Desiree Charbonnet campaigns at Dunbar's Famous Creole Cuisine restaurant in New Orleans, La. Wednesday, Sept. 20, 2017.

An anti-Desiree Charbonnet political action committee that has been running ads and sending out mailers in an attempt to sink her mayoral candidacy is being funded by prominent, deep-pocketed members of the business community, according to the group's campaign finance report.

Not For Sale NOLA, which has been attacking Charbonnet for weeks, raised $190,000 for the campaign against the former Municipal Court judge, largely from people who frequently dabble in New Orleans politics, according to the report. Those donors also have given to Charbonnet's opponents, primarily former Civil District Court Judge Michael Bagneris.

The PAC's report was filed Wednesday night just before the midnight deadline. 

The primary is Oct. 14.

The group's ads have created a stir in an otherwise mostly humdrum election season. The booklets, TV spots and online ads have delved into past accusations that Charbonnet, in previous jobs, hired friends and relatives of her political allies and supporters. They also cast aspersions on members of her inner circle.

Chief among the group paying for the ads are prominent charter school advocate Leslie Jacobs and Lane Grigsby, a Baton Rouge businessman and major contributor to conservative campaigns, as well as an architect of pro-charter school and voucher efforts. Each donated $40,000 to the effort to defeat Charbonnet.

Jacobs referred all questions about the PAC to Jesse Gilmore, the political consultant who runs it. 

In a news release sent out Thursday, Gilmore said the group is not backing any candidate.

The PAC "is a bipartisan effort of concerned citizens who care deeply about the future of New Orleans and, like many others, have been dismayed by New Orleans’ long history of corrupt politics," according to the release. "It has complied with all of Louisiana’s campaign finance reporting laws and disclosed its donors to the public."

Grigsby said Thursday that he didn't want "to get into specifics" about the PAC and said, "I forget how I got engaged in it."

"People contact me all the time about getting involved with candidates and races," he said. 

The new report confirms rumors that have been circulating for weeks about the general contours of the group financing the PAC and its attacks on Charbonnet.

Charbonnet, in fact, mentioned Jacobs by name last week when asking Bagneris to swear his campaign was not involved in the ads. He said it was not.

Bagneris has denied any connection to the group.

Jay Lapeyre, head of Laitram LLC and a major player in the Business Council of New Orleans and the River Region as well as the wider business community, gave $25,000 to Not For Sale NOLA.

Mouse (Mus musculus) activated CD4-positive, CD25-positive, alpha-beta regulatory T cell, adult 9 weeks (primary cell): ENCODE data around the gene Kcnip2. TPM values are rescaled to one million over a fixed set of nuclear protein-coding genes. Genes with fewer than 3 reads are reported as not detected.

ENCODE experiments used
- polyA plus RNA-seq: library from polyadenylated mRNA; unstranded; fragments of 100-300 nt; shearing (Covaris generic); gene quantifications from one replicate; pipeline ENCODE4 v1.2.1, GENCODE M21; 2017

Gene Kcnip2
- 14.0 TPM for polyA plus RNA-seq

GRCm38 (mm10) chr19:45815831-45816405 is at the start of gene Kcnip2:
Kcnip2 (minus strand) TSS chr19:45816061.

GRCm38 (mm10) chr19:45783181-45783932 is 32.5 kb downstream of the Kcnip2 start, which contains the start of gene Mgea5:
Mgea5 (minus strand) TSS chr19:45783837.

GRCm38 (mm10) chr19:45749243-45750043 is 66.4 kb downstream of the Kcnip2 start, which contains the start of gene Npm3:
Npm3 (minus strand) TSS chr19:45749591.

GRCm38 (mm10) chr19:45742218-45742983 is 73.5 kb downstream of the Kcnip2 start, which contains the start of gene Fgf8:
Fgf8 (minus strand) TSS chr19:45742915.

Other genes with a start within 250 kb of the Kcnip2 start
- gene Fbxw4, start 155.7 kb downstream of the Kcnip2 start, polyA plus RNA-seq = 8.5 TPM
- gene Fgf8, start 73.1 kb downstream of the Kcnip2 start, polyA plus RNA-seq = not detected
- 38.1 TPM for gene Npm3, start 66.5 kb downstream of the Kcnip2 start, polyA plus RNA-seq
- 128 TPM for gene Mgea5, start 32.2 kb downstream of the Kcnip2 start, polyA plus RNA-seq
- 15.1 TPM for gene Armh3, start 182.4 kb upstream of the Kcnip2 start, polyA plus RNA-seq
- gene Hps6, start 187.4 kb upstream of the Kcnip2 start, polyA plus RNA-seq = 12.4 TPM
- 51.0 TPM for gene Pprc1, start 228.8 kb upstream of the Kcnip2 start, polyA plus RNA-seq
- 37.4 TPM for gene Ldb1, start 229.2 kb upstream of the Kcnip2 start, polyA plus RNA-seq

Stuart Phillips gave $25,000 as well. Phillips, who did not respond to a request for comment, is not a well-known figure in city or state politics or business circles.

Another $15,000 came from shipbuilding magnate Boysie Bollinger, and Crescent Bank and Trust, led by businessman Gary Solomon Sr., gave the same amount.

WTD Publishing gave $10,000. The first lists its manager as Mohamad Motahari, who works for Frank Stewart, a prominent businessman who has supported Bagneris in the mayor's race and who earlier feuded with Mayor Mitch Landrieu through a series of ads excoriating him for removing four Jim Crow-era monuments. Stewart's backing helped Bagneris gain significant campaign funds from the city's business community.

William Goldring, who made his fortune through the Sazerac Co., gave $5,000 through a company he owns, as did Paul Fine, who has worked with Goldring for years.

Aurelius Management, a firm based in Utah, also gave $5,000. The firm's registered agent, John McNamara II, is president and CEO of Stewart Capital, Stewart's investment company.

There's significant overlap between the donor bases of Not For Sale NOLA and Bagneris' campaign.

Solomon and Crescent Bank gave Bagneris $10,000, Motahari gave him $5,000, firms associated with Fine and Goldring gave $7,500, and Lapeyre, his family and businesses gave Bagneris $25,000. 

Stewart and his wife gave Bagneris $10,000, although campaign officials said Bagneris returned those donations after being told the Stewarts were planning on spending money independently in the race. 

A relative of Lapeyre's also gave $500 to mayoral candidate LaToya Cantrell this cycle.

Bollinger gave Bagneris $15,000 personally or through his businesses. He has also given $5,000 to Charbonnet's campaign.

Bollinger Shipyards, which is now run by a relative of Boysie Bollinger, also gave $5,000 to a PAC supporting Troy Henry's run for mayor.

Follow Jeff Adelson on Twitter, @jadelson.​